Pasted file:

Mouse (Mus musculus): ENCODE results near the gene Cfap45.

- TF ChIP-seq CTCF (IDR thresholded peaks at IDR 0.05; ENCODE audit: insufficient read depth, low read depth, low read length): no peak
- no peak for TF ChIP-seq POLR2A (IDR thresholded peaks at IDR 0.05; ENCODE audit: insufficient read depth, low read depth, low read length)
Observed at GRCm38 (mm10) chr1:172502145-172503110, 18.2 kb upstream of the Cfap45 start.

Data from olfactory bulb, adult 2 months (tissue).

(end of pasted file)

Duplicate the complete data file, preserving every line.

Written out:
Mouse (Mus musculus): ENCODE results near the gene Cfap45.

- TF ChIP-seq CTCF (IDR thresholded peaks at IDR 0.05; ENCODE audit: insufficient read depth, low read depth, low read length): no peak
- no peak for TF ChIP-seq POLR2A (IDR thresholded peaks at IDR 0.05; ENCODE audit: insufficient read depth, low read depth, low read length)
Observed at GRCm38 (mm10) chr1:172502145-172503110, 18.2 kb upstream of the Cfap45 start.

Data from olfactory bulb, adult 2 months (tissue).